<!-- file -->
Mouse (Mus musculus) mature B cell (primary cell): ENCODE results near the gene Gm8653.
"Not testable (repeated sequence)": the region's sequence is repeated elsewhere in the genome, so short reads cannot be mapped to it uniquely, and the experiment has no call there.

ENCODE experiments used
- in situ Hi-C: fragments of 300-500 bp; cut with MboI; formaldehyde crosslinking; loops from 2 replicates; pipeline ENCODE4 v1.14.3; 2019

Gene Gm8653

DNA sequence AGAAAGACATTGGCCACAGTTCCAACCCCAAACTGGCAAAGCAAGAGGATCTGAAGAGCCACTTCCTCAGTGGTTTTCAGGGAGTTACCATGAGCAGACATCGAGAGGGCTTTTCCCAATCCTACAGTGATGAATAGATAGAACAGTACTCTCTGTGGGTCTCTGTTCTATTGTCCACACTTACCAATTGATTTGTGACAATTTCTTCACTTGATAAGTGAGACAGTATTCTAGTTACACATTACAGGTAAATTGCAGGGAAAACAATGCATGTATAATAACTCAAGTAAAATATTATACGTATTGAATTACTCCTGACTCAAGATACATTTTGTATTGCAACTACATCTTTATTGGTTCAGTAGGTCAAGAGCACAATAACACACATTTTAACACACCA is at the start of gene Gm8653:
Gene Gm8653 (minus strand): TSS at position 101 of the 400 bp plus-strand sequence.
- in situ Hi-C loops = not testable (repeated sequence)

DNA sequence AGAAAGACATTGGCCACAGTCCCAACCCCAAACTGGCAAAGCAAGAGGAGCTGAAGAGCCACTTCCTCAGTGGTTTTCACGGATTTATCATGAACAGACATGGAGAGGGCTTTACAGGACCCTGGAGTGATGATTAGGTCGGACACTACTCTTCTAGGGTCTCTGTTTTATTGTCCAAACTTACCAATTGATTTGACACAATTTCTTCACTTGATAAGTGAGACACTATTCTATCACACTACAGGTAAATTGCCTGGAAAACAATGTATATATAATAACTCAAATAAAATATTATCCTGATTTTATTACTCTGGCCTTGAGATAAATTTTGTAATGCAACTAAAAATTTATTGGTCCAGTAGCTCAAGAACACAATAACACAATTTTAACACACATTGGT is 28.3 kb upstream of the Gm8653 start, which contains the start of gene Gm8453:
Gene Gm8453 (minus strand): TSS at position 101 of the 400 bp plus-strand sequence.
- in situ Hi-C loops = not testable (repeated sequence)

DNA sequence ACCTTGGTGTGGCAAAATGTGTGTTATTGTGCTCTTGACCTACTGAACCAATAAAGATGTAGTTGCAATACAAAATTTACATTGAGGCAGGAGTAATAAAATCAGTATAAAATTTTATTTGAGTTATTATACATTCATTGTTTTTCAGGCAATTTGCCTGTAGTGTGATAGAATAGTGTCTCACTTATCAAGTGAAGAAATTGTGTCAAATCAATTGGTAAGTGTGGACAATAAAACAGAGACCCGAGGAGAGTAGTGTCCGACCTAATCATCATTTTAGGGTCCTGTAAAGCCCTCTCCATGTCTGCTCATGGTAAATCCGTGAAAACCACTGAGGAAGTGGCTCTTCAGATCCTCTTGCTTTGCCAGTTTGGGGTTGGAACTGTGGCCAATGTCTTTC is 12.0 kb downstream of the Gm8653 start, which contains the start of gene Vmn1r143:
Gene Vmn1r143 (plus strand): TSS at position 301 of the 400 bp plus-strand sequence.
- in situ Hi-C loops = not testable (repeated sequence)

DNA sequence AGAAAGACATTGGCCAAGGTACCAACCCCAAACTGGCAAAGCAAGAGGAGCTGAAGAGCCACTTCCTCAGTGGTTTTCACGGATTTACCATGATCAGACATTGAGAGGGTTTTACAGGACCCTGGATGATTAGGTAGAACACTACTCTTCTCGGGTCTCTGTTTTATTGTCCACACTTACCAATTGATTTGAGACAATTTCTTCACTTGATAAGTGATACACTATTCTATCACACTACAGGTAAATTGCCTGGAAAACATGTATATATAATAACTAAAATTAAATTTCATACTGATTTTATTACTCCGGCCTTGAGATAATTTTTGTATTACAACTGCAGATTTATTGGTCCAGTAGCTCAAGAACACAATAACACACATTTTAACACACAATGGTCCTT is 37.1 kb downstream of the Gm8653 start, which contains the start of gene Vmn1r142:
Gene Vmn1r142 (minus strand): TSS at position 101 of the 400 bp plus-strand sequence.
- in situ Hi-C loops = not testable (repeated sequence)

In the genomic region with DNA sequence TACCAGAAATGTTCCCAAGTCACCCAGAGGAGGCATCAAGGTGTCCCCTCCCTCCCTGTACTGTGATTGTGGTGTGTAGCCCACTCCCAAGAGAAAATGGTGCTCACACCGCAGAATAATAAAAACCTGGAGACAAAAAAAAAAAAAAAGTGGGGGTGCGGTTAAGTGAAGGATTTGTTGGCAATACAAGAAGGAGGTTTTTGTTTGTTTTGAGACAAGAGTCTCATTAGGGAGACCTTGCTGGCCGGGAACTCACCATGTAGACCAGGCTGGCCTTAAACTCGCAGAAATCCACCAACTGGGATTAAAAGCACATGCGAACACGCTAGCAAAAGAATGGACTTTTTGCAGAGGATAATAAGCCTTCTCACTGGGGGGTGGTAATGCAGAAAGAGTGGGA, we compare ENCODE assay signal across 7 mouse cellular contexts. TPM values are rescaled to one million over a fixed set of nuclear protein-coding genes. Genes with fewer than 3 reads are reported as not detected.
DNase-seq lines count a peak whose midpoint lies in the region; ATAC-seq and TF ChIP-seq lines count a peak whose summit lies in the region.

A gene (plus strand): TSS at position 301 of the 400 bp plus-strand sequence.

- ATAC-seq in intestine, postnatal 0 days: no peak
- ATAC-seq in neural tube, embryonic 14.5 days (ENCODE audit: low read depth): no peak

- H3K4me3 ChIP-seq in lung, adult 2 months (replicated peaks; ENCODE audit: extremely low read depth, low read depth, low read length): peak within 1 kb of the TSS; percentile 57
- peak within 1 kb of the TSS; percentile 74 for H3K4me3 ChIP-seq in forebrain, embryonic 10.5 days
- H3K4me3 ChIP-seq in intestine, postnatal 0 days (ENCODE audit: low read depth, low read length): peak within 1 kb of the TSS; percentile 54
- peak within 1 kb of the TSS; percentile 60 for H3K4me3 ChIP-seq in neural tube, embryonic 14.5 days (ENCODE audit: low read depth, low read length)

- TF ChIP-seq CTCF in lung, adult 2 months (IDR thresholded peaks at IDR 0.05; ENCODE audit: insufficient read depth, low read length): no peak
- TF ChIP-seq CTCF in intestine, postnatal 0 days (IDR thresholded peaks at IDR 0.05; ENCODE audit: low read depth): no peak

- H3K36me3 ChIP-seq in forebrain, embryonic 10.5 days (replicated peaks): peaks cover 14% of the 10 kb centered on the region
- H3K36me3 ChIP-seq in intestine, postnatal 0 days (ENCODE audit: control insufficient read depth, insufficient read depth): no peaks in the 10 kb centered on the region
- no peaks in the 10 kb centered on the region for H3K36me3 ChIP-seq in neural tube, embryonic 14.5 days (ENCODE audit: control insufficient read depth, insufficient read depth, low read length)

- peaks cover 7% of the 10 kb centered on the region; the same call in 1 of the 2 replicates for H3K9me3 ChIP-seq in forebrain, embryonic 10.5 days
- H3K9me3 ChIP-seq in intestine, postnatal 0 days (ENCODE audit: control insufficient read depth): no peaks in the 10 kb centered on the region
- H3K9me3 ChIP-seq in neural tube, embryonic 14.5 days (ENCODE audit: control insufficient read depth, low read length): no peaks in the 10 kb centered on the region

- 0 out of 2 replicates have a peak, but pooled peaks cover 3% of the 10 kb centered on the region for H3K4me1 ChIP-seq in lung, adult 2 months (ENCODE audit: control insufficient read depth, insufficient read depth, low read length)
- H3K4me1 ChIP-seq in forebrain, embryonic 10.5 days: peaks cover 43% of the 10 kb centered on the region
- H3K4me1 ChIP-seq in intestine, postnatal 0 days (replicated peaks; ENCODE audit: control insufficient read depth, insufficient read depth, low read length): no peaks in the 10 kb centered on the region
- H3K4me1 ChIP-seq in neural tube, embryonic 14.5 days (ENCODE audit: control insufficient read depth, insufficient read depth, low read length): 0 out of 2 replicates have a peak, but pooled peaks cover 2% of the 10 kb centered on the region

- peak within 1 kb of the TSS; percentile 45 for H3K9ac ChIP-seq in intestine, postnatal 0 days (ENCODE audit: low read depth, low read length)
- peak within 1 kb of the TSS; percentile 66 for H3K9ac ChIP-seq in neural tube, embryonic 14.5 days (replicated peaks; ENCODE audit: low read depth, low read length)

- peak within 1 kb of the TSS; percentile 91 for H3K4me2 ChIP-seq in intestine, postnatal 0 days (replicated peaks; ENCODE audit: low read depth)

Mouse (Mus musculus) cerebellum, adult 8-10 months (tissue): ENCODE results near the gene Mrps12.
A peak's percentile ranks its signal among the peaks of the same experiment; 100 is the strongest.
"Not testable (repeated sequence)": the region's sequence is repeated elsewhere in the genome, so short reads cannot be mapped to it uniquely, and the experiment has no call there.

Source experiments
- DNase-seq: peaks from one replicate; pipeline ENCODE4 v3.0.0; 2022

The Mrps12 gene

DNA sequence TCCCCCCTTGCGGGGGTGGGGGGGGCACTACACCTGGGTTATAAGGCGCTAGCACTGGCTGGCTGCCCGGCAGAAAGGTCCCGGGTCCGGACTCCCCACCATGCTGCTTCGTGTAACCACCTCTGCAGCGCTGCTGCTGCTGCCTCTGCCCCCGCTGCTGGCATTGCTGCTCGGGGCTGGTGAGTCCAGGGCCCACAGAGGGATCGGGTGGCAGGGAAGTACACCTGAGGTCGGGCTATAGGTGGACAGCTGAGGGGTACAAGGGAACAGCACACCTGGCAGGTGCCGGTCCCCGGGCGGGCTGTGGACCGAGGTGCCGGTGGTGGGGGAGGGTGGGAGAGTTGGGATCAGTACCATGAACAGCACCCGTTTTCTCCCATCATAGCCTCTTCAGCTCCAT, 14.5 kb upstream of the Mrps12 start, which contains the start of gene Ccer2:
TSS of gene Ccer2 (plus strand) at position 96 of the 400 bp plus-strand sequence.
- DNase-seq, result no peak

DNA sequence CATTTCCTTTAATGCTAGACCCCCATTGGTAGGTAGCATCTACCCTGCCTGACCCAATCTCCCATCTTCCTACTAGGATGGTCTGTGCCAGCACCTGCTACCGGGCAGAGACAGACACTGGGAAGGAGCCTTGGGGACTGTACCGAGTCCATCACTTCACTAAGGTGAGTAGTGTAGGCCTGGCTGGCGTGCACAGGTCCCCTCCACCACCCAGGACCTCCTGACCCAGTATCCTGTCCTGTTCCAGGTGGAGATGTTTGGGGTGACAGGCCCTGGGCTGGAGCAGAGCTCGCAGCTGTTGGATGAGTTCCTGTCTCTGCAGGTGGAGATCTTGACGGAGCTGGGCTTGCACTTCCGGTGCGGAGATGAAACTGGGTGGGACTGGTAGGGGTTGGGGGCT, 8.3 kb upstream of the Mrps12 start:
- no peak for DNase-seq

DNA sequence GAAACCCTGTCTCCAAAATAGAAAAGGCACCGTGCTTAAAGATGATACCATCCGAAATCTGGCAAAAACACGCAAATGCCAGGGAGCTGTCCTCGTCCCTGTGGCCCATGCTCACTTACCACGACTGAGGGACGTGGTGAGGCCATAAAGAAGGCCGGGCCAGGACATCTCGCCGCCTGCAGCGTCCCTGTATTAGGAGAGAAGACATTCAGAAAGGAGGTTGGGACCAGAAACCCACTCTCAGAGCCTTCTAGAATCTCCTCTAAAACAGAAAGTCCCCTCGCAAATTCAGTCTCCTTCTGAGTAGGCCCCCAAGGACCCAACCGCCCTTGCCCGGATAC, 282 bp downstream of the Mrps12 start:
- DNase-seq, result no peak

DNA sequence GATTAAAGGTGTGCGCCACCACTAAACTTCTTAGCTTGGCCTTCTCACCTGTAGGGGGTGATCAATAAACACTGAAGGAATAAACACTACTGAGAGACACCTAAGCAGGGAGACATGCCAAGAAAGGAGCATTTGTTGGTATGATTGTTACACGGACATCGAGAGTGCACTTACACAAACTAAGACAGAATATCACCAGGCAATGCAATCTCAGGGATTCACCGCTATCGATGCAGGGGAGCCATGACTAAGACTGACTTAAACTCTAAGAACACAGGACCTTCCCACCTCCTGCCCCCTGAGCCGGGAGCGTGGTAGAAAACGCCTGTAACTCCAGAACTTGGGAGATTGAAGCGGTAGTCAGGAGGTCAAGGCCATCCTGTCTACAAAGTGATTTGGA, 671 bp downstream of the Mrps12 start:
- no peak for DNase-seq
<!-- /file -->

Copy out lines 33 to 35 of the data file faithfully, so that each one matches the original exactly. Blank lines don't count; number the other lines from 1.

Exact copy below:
- H3K9me3 ChIP-seq in intestine, postnatal 0 days (ENCODE audit: control insufficient read depth): no peaks in the 10 kb centered on the region
- H3K9me3 ChIP-seq in neural tube, embryonic 14.5 days (ENCODE audit: control insufficient read depth, low read length): no peaks in the 10 kb centered on the region

- 0 out of 2 replicates have a peak, but pooled peaks cover 3% of the 10 kb centered on the region for H3K4me1 ChIP-seq in lung, adult 2 months (ENCODE audit: control insufficient read depth, insufficient read depth, low read length)